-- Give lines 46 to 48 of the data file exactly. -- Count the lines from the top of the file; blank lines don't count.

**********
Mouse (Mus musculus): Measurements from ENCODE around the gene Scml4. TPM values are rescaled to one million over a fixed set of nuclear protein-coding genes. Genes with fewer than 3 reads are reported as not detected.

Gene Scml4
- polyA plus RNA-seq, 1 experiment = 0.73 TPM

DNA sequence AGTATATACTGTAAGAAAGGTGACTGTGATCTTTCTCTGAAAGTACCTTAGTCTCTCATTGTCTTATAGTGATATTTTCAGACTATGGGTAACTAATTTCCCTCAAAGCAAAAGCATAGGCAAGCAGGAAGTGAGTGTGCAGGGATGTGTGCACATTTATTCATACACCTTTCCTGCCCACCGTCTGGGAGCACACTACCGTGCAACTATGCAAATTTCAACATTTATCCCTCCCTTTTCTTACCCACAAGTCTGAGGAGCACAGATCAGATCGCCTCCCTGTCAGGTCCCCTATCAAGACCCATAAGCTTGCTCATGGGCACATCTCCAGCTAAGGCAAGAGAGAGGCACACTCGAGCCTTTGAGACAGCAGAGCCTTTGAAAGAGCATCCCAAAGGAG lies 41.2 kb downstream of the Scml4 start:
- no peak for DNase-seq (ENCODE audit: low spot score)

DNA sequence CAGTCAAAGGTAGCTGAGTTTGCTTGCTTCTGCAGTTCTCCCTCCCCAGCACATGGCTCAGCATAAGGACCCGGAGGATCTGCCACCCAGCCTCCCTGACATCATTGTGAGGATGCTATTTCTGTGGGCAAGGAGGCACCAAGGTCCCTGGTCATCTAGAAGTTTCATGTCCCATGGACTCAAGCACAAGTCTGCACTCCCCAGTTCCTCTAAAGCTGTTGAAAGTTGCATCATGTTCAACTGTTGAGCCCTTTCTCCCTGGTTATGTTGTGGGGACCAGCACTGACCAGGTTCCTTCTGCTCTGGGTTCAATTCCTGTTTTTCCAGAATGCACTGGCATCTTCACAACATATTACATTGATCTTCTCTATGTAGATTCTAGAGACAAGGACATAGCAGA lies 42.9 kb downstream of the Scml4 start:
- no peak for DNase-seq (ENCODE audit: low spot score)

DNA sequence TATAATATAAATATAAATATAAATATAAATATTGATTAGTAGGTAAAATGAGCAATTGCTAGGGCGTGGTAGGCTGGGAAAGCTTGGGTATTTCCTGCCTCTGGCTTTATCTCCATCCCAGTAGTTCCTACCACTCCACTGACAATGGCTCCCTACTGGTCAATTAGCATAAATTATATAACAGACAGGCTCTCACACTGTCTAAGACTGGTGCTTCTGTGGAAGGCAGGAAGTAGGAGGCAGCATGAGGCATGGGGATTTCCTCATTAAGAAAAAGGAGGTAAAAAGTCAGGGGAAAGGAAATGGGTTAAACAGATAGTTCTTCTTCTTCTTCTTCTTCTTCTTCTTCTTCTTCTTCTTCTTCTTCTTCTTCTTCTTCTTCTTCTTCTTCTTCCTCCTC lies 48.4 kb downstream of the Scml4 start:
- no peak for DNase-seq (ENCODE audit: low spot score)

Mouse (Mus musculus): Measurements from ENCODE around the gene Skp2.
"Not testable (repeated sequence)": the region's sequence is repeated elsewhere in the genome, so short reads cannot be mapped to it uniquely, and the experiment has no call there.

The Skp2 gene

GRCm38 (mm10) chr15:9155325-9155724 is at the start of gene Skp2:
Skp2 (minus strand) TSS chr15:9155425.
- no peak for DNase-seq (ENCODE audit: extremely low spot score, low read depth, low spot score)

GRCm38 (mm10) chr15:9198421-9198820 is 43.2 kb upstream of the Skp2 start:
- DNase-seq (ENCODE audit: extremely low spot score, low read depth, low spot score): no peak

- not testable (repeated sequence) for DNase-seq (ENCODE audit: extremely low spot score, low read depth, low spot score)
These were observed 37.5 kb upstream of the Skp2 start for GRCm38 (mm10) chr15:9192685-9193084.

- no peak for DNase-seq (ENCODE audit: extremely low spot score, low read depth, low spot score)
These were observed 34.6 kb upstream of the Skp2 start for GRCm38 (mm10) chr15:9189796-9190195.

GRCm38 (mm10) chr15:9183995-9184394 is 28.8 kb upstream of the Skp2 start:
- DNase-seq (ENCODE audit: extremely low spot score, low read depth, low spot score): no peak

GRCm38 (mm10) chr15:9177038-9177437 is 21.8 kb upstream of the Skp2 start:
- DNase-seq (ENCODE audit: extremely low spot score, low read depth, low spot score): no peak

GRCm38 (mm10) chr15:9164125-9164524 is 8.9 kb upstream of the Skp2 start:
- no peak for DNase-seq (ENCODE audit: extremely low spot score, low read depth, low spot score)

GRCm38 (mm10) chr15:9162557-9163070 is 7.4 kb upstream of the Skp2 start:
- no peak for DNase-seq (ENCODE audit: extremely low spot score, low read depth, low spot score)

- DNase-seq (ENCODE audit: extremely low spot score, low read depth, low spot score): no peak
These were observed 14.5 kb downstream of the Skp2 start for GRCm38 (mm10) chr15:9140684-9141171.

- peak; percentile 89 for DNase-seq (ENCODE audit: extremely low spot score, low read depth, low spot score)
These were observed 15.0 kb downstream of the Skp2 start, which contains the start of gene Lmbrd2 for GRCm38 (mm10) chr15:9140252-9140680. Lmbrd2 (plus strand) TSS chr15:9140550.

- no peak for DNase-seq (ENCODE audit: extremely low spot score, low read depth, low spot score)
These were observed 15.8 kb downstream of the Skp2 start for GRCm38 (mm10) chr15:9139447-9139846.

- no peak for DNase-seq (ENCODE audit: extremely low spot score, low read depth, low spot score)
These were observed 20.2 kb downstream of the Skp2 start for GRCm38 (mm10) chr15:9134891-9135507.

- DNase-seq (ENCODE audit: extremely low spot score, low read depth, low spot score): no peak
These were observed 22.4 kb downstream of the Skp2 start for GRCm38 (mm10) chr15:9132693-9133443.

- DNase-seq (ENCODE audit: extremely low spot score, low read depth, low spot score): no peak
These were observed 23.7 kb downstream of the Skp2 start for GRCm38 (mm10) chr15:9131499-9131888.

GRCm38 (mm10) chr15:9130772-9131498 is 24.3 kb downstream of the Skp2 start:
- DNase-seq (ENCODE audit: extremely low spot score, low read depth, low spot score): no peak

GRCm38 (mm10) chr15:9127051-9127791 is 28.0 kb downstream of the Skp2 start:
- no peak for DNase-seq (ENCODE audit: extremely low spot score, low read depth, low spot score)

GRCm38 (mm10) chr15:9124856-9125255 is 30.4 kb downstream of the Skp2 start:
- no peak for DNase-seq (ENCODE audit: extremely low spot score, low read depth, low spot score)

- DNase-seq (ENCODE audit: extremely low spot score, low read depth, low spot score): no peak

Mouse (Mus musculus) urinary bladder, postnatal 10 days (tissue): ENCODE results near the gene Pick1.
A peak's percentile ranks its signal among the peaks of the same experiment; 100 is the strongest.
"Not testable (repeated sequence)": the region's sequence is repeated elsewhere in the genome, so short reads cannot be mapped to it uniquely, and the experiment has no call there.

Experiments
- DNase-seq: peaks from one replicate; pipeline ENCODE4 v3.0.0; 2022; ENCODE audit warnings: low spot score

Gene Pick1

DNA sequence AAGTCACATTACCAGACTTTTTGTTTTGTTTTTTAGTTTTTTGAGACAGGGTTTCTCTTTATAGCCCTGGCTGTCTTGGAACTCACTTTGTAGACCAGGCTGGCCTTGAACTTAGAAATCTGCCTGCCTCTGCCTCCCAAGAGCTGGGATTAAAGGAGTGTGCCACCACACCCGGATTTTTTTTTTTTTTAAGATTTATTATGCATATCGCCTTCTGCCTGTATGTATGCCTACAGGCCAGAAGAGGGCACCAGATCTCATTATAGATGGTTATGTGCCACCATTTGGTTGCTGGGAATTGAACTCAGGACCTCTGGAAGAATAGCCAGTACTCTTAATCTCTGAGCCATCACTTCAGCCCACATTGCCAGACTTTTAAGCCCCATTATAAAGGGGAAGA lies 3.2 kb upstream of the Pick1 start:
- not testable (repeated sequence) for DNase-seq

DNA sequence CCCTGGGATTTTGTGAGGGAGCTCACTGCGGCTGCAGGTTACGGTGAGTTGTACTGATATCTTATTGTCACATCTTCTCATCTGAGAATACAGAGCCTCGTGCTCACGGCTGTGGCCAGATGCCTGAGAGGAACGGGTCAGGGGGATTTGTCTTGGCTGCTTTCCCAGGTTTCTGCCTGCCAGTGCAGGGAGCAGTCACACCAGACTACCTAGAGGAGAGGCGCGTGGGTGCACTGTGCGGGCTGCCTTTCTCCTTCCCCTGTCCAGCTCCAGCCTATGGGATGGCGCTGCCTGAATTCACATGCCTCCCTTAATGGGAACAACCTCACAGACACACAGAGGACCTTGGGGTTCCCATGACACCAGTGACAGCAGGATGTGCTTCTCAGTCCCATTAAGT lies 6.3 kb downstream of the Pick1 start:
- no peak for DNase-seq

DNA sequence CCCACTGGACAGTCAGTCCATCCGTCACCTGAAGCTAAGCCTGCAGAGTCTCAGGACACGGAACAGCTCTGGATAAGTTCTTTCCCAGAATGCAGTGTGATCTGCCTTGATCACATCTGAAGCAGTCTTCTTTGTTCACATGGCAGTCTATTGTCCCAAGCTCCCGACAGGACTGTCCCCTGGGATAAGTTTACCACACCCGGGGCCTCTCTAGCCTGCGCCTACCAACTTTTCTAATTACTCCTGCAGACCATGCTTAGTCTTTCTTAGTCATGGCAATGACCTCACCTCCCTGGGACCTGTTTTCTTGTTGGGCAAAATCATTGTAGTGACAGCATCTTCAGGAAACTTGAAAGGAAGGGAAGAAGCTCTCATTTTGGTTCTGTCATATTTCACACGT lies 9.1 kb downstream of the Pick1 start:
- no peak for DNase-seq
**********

GRCm38 (mm10) chr15:9124856-9125255 is 30.4 kb downstream of the Skp2 start:
- no peak for DNase-seq (ENCODE audit: extremely low spot score, low read depth, low spot score)

- DNase-seq (ENCODE audit: extremely low spot score, low read depth, low spot score): no peak